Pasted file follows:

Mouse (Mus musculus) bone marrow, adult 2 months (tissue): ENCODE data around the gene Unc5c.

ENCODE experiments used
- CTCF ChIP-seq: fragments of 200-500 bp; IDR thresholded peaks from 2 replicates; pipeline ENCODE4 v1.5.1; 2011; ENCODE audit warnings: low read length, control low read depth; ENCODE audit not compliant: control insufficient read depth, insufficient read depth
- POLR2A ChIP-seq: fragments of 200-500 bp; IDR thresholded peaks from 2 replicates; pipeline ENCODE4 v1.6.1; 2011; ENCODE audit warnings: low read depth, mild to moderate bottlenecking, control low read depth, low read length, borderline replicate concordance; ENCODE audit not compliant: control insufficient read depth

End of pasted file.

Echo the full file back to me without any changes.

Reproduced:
Mouse (Mus musculus) bone marrow, adult 2 months (tissue): ENCODE data around the gene Unc5c.

ENCODE experiments used
- CTCF ChIP-seq: fragments of 200-500 bp; IDR thresholded peaks from 2 replicates; pipeline ENCODE4 v1.5.1; 2011; ENCODE audit warnings: low read length, control low read depth; ENCODE audit not compliant: control insufficient read depth, insufficient read depth
- POLR2A ChIP-seq: fragments of 200-500 bp; IDR thresholded peaks from 2 replicates; pipeline ENCODE4 v1.6.1; 2011; ENCODE audit warnings: low read depth, mild to moderate bottlenecking, control low read depth, low read length, borderline replicate concordance; ENCODE audit not compliant: control insufficient read depth